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Baba review: ‘Dazzling short film about what it means to be Arab, Muslim and queer’

"Says more in 17 minutes than most films say in two hours," writes Jamie Tabberer of Adam Ali and Sam Arbor's Iris Prize-winning short

By Jamie Tabberer

Words: Jamie Tabberer

The eyes. The lips. The skin. The hair. And don’t get us started on the skin-tight crop top and Union Jack nails.

No, we’re not describing the latest turn on the Drag Race runway, but rather the wardrobe and make-up work in Baba: a dazzling short film about a young Libyan embracing his queerness that won the top award – and £30,000 – at last week’s Iris Prize LGBT+ Film Festival in Cardiff

It deserves every award going for rising star Adam Ali’s exuberant performance alone. He sells the hell of it. Not least the striking look in question, complete with a mop of blonde curls; plunging us straight into the teen’s world of gritty self-sufficiency, the film opens with a terrifying self-bleaching job you absolutely should not try at home!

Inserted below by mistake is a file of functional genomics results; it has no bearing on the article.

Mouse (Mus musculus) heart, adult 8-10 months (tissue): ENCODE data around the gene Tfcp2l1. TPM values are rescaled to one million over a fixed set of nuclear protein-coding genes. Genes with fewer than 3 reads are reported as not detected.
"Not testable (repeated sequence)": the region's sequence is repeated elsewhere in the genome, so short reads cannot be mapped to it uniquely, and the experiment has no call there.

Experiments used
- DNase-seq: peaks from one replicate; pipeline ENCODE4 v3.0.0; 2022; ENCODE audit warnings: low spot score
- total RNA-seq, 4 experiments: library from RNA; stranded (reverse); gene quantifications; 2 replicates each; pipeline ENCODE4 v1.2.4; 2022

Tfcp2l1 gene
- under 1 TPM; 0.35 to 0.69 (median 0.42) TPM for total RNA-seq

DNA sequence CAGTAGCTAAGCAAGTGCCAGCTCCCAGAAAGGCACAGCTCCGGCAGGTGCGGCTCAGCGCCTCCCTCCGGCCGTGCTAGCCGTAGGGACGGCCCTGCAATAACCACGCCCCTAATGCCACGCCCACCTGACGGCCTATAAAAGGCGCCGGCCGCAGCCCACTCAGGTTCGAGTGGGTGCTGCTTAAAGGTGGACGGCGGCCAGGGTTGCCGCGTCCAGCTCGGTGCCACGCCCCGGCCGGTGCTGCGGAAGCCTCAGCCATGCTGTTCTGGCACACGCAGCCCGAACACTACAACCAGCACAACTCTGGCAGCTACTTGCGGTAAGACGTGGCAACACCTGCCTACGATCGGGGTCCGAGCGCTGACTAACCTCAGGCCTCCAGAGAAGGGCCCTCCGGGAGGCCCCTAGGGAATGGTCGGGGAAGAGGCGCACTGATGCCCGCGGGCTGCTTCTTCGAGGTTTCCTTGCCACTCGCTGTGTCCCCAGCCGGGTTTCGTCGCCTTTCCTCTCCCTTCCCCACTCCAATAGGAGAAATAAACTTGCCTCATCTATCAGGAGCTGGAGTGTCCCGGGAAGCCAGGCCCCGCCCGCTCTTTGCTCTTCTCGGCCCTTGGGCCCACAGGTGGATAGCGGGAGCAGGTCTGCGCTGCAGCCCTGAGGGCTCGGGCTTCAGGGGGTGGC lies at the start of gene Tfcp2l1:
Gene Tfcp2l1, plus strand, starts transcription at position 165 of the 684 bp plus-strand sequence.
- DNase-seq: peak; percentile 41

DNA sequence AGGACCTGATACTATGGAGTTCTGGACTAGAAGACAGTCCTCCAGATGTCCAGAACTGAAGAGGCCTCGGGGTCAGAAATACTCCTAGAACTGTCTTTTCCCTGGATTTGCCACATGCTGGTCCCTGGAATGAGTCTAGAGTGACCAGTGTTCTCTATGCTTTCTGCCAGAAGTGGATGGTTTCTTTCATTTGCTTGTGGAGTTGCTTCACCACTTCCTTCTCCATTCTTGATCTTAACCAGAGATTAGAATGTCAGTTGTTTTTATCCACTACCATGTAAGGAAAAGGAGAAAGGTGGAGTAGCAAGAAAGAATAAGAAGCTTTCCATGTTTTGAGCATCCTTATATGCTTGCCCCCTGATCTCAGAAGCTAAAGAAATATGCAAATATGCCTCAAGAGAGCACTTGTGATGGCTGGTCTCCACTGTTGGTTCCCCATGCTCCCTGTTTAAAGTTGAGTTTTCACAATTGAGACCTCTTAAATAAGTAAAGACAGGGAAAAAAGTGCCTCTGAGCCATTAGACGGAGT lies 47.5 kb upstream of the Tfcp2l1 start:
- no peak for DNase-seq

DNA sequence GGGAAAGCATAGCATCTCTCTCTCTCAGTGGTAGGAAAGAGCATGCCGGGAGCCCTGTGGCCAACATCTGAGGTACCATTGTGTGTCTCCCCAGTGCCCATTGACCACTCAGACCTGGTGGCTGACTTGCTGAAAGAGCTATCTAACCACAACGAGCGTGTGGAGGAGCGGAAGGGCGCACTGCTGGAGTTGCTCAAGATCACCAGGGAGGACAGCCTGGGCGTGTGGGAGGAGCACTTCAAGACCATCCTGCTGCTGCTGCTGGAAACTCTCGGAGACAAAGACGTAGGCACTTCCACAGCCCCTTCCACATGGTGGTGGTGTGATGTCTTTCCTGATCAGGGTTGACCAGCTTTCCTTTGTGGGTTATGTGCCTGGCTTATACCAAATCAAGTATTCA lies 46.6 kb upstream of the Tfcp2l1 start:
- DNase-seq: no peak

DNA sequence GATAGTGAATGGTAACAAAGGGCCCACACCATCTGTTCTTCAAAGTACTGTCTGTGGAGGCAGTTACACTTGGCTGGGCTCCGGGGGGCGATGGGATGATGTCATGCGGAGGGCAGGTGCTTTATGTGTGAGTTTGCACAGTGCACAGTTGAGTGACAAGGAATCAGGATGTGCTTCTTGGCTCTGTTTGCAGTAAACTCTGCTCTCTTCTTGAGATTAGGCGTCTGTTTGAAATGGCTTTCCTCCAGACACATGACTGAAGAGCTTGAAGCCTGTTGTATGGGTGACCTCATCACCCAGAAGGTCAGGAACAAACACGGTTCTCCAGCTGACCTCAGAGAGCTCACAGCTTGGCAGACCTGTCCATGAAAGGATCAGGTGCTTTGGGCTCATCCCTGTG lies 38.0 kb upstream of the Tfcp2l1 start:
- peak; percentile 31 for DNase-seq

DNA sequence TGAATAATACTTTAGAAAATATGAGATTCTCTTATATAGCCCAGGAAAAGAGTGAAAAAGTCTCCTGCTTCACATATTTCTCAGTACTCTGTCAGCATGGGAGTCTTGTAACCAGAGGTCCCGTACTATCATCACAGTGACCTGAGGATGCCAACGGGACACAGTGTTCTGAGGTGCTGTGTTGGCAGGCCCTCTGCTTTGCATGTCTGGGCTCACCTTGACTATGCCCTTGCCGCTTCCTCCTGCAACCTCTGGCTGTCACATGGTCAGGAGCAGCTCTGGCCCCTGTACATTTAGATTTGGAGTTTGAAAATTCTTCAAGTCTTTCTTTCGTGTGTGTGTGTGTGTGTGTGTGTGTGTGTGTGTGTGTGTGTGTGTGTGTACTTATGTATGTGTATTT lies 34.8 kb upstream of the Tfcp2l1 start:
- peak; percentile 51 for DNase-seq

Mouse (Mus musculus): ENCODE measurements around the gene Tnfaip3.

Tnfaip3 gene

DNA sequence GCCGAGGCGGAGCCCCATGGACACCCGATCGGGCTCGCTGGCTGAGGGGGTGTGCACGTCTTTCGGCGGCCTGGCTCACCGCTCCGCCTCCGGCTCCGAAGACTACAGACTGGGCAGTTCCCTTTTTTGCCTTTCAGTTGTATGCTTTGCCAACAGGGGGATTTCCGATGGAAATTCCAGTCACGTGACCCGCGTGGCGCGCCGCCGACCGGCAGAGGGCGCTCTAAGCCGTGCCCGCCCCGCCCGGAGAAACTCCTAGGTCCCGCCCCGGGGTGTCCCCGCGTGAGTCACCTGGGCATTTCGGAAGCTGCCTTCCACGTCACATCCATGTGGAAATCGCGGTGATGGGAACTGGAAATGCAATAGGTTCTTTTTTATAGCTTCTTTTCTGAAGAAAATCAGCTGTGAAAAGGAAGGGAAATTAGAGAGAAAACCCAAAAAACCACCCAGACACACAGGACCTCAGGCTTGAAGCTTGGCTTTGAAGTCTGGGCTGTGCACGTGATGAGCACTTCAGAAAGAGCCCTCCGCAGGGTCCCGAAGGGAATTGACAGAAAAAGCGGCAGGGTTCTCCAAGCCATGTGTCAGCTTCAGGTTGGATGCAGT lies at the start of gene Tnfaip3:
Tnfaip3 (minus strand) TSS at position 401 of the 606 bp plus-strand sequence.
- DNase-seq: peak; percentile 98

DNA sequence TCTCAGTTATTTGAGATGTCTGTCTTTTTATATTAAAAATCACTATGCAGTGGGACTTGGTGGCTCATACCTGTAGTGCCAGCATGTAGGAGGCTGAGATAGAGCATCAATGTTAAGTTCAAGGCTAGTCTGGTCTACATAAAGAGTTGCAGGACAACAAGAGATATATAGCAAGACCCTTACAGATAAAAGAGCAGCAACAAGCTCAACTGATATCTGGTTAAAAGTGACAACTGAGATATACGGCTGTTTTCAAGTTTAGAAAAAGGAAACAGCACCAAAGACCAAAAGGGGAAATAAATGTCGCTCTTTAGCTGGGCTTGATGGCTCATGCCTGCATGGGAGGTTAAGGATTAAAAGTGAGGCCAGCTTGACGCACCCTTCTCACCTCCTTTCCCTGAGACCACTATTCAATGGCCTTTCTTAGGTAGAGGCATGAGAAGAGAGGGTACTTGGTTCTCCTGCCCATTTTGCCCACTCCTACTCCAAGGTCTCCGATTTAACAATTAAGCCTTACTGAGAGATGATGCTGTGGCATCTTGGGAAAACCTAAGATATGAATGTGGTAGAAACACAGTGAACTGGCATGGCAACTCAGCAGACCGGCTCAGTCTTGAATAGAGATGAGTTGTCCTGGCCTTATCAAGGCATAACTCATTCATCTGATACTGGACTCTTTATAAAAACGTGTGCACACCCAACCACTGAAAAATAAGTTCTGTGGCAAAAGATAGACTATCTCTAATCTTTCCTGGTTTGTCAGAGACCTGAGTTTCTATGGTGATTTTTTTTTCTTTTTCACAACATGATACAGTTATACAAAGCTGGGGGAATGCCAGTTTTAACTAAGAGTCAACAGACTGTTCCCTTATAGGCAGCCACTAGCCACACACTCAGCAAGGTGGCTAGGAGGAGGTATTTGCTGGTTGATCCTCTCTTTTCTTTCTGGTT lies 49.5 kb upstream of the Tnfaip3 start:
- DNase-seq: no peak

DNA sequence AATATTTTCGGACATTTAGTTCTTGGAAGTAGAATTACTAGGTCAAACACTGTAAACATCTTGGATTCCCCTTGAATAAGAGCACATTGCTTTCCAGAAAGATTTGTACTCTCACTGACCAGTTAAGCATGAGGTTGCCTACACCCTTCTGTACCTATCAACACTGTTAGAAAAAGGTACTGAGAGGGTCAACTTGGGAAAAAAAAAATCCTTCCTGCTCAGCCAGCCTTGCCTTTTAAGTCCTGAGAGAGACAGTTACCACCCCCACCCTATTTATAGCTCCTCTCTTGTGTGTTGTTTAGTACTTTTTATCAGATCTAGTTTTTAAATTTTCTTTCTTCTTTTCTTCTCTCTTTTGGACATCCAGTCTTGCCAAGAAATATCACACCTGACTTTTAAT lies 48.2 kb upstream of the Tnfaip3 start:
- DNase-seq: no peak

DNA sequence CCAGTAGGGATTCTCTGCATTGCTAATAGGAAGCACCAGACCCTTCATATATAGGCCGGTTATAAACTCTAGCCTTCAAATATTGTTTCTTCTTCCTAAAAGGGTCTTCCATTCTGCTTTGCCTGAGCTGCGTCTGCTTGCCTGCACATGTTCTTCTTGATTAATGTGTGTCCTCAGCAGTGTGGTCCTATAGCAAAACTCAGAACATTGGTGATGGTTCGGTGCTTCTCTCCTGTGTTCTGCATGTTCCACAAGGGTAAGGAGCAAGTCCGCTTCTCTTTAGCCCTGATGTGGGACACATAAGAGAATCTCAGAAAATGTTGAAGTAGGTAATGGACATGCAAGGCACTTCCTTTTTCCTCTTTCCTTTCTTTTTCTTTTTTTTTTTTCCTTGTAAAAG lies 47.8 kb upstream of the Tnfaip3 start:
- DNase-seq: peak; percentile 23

A dazzling extrovert, our main character dreams of life on Manchester’s Canal Street and compares his new hairdo to UK PM Boris Johnson and Princess Diana. Ali’s comic timing had this reviewer guffawing like the former, and longing for the elegance of the latter. 

Although set in Tripoli, Libya – where it is illegal to be gay – the film was shot in the UK owing to Coronavirus restrictions. Co-director Sam Arbor and the Baba team’s presentation skills again come up trumps. The scene-setting is, in theory, rudimentary – some drapes here, some rugs there – but combined with moody lighting and the actors’ dewy (read: perspiring) faces, you somehow feel the heat of Northern Africa.

There’s also a killer hook: upon receiving notice of an interview at the British Embassy, our unnamed protagonist realises his passport is trapped in his abusive father’s home. He ropes in two devoted BFFs to help retrieve it, leading to a face-off that defies expectations. 

It’s over in no time, leaving you begging for more. But the film still says more in 18 minutes than most do in two hours. (And some TV shows in 100 hours!) Not least about the painful irresolution of loving a homophobe and, as underlined in the closing credits, the beauty of being Arab, Muslim, and queer.

The supporting characters shine despite a lack of screentime, and there are some dodgy special effects used to denote home video footage. But beyond these minor details, you’ll be hard-pressed to criticise this essentially flawless film, of which the extraordinarily beautiful Ali – with those emotive Disney character eyes! – is the jewel in the crown.


You can watch Baba as part of the Iris Prize on a pay-what-you-can basis here.

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